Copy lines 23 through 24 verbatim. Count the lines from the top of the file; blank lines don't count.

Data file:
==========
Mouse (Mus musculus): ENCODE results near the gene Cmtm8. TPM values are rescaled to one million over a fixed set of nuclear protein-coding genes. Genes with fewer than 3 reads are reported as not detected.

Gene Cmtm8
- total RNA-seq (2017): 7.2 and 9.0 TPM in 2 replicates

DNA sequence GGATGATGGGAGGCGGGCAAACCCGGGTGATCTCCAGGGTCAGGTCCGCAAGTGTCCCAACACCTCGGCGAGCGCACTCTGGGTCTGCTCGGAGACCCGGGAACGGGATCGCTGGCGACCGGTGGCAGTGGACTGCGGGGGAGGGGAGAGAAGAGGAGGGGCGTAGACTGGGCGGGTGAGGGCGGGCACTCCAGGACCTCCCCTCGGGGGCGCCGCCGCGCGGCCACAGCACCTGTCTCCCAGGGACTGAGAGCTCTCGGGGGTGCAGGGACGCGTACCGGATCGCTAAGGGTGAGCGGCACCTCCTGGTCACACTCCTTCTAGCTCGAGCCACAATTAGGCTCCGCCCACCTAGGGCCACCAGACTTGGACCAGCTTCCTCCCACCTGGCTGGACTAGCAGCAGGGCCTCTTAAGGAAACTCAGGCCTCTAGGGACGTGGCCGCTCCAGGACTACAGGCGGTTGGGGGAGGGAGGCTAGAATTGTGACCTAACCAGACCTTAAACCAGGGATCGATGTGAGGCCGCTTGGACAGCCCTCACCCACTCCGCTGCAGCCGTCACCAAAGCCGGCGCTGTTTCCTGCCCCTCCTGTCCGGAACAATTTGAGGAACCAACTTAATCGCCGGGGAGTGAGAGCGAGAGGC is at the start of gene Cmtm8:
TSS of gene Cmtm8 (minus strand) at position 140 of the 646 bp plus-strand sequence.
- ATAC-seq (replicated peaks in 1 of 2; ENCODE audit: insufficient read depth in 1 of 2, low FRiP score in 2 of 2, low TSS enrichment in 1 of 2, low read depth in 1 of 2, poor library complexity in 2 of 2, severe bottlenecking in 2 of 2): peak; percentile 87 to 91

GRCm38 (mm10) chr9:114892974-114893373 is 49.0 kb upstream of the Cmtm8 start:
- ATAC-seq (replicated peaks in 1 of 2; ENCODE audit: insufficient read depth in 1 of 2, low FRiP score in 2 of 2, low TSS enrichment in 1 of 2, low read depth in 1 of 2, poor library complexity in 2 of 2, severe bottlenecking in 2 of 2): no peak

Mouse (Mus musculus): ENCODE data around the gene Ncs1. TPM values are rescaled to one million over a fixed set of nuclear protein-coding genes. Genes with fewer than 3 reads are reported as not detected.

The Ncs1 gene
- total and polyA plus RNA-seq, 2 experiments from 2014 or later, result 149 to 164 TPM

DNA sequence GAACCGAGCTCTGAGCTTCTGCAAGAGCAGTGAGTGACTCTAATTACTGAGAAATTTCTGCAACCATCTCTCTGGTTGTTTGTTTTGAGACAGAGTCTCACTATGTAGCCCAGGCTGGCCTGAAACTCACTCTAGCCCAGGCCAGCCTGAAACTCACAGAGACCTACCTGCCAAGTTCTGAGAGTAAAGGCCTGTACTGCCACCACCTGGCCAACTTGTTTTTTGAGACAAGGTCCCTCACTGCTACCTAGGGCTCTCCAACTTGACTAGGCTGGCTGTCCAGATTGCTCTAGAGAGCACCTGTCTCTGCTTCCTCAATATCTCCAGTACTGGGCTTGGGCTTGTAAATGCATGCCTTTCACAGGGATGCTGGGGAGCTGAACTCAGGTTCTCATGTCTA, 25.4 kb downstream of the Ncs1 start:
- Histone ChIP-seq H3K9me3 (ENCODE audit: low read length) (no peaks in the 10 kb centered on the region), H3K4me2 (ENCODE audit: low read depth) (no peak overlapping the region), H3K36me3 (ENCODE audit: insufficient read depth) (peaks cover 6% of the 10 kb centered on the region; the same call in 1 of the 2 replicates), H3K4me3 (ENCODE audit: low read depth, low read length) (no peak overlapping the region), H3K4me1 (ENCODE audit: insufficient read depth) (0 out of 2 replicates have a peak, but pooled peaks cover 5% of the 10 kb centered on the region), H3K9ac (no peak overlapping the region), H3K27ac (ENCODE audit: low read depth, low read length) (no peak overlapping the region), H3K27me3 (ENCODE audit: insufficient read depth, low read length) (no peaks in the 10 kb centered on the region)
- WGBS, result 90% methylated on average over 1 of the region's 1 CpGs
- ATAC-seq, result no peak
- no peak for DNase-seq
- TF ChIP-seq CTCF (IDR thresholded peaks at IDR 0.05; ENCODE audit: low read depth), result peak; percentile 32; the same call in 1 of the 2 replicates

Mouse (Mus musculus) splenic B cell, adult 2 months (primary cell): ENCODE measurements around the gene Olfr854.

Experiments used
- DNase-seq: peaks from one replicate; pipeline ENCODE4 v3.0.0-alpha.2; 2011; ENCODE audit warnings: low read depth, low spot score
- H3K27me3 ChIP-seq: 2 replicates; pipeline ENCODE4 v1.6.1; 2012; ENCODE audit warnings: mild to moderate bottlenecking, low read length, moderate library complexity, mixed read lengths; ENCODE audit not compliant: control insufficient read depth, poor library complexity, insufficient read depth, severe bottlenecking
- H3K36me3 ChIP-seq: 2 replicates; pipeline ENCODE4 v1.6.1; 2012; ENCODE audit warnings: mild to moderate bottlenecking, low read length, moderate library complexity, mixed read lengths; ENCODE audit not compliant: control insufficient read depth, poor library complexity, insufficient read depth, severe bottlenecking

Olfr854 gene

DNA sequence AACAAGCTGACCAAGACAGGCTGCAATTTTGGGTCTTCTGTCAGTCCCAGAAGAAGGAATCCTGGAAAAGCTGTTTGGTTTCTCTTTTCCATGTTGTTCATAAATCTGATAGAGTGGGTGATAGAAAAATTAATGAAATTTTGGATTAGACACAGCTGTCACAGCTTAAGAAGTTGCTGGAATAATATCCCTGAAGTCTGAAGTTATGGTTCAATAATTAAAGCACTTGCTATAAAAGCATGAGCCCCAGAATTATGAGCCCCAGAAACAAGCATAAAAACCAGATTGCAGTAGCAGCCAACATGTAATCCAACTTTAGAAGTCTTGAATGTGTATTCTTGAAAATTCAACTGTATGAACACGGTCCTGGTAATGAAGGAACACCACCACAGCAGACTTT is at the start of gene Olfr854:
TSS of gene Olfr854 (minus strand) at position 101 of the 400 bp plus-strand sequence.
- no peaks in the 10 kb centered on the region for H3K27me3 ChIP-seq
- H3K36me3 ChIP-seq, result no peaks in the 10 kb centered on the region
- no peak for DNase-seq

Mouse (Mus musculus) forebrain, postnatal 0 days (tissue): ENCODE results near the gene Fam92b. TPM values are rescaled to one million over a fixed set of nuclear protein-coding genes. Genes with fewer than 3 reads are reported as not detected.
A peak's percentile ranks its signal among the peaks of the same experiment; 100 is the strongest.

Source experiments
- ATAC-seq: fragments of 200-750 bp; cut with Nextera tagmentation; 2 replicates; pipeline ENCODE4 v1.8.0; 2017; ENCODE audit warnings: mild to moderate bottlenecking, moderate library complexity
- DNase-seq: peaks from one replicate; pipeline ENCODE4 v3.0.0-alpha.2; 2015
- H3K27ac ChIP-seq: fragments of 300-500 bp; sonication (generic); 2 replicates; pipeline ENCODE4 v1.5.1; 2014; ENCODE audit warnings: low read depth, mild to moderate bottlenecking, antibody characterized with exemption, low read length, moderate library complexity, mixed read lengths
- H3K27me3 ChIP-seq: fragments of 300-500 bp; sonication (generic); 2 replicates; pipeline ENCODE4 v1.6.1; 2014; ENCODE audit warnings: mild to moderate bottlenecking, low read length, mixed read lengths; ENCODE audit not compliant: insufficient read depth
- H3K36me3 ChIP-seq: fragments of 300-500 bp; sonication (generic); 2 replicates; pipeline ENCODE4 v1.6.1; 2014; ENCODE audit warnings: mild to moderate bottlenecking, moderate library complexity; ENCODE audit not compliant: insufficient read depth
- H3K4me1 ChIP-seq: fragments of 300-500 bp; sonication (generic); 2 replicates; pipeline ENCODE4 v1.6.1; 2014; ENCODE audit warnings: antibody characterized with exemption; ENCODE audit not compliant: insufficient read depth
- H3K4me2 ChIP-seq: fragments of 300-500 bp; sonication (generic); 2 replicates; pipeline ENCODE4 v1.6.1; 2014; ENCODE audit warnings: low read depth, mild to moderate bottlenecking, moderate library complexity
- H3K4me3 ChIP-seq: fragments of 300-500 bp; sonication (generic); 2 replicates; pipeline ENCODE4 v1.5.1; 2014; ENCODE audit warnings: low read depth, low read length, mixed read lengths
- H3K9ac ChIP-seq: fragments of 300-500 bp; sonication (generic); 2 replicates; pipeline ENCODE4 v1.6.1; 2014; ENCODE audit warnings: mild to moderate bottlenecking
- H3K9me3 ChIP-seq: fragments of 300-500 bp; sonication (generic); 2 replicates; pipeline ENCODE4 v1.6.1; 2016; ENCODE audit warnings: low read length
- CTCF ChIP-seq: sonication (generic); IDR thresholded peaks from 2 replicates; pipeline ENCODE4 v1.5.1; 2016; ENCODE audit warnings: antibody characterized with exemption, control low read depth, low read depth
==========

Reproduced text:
Olfr854 gene

DNA sequence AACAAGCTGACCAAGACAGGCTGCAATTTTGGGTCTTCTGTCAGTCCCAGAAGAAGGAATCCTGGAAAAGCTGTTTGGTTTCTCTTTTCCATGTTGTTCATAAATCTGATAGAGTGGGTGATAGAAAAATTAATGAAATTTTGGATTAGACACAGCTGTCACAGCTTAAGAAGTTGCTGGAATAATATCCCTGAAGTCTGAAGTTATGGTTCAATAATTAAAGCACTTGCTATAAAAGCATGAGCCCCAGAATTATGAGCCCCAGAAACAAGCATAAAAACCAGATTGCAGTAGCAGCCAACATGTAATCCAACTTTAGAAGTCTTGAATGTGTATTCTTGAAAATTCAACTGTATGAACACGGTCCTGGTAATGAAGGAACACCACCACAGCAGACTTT is at the start of gene Olfr854: